Published in British Academy Review, No. 29 (January 2017).
The print version of this article can be downloaded as a PDF file.
Professor Sir Richard Evans is President of Wolfson College, Cambridge, and Provost of Gresham College, London; he was elected a Fellow of the British Academy in 1993.
Ruth Harris is Senior Research Fellow at All Souls and Professor in Modern European History at the University of Oxford; she was elected a Fellow of the British Academy in 2011.
What led you to write this compendious history of Europe in the way that you’ve done?
Nowadays I’m mostly known as a historian of Nazi Germany, but that’s a relatively recent interest. It started when I got involved as an expert witness in the Holocaust denial libel action brought by David Irving against Deborah Lipstadt, the American historian (the trial was held in 2000). That led me to write a three-volume history of Nazi Germany [note 1], largely because the lawyers said they couldn’t find a really good one that went into any detail. But in 1995, when I had been asked by Penguin to write a volume on the period 1815–1914 in their Penguin History of Europe series, I was mainly known as a 19th-century historian. So after I’d finished the Third Reich books, it was great coming back to this in 2009, to get back to my earlier teaching, bring it up to date and learn new things.
The book owes a lot to my formation as a historian at Oxford in the late 1960s and early to mid ’70s, when there was an explosion of new interest in social history. The English Marxist historians were just publishing their major works; the History Workshop movement was beginning; and I was fortunate enough to be a graduate student at St Antony’s College, where friends of mine were doing modern French history, heavily influenced by the Annales school. More recently, when I came back to this topic after doing nothing about it between 1995 and 2009, cultural, global and transnational history had come onto the scene. I tried to fold all of those influences into this book – which is one reason why it’s so long.
The other reason for the book’s length is that, between the commissioning of the book and my saying ‘OK, I’m ready to do it,’ Penguin decided, after their experience in the history boom of the late 1990s and early 2000s, that only blockbusters really sell. They said, ‘The contract is for 120,000 words, but could you please deliver 280,000?’ After a moment of shock horror, I thought, actually that’s great, because it allows me to go into a lot of detail, precisely to give this very broad coverage of pretty well every aspect of history in the 19th century, which I would not have been able to do if it had been a shorter book.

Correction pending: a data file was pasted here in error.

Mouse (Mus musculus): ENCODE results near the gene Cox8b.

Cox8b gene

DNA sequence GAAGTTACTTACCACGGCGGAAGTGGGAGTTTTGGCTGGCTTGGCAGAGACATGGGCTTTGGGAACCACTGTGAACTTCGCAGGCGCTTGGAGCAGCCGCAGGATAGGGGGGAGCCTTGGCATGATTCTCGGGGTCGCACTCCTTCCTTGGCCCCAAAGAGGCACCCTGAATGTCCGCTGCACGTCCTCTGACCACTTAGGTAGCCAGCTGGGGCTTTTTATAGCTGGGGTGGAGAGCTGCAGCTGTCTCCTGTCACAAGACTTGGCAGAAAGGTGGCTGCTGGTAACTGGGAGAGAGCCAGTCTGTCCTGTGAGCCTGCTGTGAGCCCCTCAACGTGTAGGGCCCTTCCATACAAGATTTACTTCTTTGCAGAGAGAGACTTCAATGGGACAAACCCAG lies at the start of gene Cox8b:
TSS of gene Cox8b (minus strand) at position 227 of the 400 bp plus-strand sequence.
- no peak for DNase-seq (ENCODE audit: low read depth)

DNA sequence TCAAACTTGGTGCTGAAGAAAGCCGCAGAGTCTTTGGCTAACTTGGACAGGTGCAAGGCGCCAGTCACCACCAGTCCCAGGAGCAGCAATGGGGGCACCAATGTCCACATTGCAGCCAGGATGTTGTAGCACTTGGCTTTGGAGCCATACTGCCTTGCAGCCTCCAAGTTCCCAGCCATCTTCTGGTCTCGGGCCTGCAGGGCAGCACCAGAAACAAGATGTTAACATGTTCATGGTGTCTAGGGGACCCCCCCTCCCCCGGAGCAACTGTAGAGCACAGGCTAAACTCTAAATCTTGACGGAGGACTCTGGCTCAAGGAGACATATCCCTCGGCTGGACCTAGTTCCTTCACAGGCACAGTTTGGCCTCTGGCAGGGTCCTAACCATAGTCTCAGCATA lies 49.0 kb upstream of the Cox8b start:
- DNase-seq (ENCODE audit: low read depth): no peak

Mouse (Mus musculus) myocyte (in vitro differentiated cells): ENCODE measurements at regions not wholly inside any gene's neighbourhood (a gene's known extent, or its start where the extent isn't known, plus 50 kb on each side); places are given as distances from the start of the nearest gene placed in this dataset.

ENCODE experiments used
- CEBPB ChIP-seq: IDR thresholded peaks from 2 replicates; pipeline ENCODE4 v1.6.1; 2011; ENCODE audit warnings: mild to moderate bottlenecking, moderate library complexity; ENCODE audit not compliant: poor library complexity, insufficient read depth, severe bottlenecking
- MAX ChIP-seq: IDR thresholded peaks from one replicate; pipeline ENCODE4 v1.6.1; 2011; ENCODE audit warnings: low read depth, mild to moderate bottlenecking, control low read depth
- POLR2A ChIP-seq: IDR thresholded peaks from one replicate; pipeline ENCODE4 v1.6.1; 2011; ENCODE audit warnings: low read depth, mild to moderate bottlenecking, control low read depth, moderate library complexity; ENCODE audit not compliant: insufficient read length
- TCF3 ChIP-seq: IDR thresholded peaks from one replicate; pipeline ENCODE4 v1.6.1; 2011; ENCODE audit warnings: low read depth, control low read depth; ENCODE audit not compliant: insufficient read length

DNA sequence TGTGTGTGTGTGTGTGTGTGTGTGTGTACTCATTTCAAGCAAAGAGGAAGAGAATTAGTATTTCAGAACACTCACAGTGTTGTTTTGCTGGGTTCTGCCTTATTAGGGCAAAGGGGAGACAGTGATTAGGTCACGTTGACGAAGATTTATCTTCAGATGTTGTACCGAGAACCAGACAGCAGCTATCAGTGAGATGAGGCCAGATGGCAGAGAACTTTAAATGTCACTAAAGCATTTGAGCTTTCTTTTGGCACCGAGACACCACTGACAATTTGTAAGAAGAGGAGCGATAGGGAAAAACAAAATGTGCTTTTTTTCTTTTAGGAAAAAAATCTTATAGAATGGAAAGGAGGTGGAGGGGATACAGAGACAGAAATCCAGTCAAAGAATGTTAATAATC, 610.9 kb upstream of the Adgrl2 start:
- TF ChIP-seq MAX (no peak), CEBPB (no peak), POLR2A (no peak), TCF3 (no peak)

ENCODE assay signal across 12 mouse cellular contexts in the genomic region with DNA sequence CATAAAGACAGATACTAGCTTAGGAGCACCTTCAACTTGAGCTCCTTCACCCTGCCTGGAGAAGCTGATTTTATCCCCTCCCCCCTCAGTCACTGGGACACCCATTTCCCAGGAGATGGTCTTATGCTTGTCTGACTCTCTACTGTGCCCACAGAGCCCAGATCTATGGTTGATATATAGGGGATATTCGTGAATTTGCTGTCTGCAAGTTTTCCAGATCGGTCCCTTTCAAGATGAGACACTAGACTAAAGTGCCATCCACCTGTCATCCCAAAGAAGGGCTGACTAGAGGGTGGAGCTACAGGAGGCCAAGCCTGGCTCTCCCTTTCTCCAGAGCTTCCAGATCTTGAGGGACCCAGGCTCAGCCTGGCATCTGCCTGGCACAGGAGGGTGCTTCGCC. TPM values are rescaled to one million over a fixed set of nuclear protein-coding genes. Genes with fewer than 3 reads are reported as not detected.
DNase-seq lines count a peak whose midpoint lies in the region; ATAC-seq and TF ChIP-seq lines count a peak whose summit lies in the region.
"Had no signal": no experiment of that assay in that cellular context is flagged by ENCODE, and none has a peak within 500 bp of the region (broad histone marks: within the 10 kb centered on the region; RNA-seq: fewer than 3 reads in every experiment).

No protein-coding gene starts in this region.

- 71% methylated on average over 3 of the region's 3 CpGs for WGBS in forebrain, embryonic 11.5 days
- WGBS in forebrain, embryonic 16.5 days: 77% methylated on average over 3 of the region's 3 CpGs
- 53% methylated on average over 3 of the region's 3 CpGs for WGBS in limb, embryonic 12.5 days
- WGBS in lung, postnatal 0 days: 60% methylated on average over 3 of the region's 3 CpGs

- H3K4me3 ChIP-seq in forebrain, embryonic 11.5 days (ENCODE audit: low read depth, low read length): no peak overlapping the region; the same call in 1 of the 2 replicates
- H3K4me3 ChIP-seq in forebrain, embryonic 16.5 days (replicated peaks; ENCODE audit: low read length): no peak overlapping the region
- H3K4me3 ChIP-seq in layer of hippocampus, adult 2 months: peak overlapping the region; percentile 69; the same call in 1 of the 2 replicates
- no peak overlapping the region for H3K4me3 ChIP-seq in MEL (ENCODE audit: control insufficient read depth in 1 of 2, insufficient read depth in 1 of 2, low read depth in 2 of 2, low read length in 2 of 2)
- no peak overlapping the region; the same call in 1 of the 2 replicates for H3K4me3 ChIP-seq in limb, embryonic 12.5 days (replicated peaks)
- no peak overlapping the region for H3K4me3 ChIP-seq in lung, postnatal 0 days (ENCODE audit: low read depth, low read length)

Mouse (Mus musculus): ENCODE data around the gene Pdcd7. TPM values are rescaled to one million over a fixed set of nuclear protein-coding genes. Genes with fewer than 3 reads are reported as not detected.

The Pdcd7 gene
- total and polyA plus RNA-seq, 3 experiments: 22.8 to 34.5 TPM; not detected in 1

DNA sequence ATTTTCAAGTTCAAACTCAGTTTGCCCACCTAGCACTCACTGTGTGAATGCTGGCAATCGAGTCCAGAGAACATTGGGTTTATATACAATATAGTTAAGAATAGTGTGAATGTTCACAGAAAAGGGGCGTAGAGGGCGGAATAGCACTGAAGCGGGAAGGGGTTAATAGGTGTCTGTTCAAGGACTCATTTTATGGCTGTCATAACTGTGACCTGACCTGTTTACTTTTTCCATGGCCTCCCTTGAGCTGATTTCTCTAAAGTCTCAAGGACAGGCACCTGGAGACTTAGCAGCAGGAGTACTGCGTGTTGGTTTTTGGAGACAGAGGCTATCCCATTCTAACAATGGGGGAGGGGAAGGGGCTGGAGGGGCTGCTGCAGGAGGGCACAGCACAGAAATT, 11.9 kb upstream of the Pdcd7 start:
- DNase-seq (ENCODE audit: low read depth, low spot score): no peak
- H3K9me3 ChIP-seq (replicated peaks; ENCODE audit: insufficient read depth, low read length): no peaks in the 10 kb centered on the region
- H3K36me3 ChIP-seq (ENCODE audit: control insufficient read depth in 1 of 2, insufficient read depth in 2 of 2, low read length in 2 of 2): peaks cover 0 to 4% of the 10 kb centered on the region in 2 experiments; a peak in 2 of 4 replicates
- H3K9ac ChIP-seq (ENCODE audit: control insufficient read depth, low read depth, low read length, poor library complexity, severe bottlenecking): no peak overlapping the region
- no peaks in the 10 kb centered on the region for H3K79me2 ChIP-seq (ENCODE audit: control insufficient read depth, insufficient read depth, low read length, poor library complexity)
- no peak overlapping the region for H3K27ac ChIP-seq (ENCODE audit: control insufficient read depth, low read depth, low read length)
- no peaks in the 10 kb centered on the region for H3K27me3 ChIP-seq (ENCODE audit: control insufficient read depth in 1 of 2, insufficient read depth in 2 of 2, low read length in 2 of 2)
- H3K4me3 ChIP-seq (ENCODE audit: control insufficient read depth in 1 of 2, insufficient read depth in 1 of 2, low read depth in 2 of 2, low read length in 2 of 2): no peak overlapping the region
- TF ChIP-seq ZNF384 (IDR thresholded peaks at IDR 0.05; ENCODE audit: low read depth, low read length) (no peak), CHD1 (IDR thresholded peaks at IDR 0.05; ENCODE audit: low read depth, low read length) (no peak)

The value of the book is indeed its scope, range and detail. It enabled me as a reader to hook onto things that are of great interest to me – about people and movements.
I am very struck by your account of emancipation. You argue that one of the distinctive features of the 19th century was the number of people who were emancipated. Could you explore a bit more this shift in social relations?
I began with the fact that around 85 per cent of the population lived in the countryside until well into the second half of the 19th century. But in the economic, social, political, general histories of 19th-century Europe, you find there are only a few pages about the peasantry. I think people have been influenced by Marx’s characterisation of ‘the idiocy of rural life’: these are the people that get left behind by industrialisation. So I thought I would give them their due.
Despite the French Revolution, in the 1820s and ’30s serfdom still existed across large swathes of the continent – in particular in central and eastern Europe (including European Russia) – and I think that’s something that’s not sufficiently known. There was a whole process of emancipation where the serfs were freed – partly because states wanted to cement the loyalty of their inhabitants and give them some interest in the state, partly because the serfs had been rebelling, sometimes violently. So the emancipation of millions and millions of people in the rural population was a characteristic of Europe right through the 19th century. (Astonishingly, there were a few pockets where serfdom still existed until the 1920s.)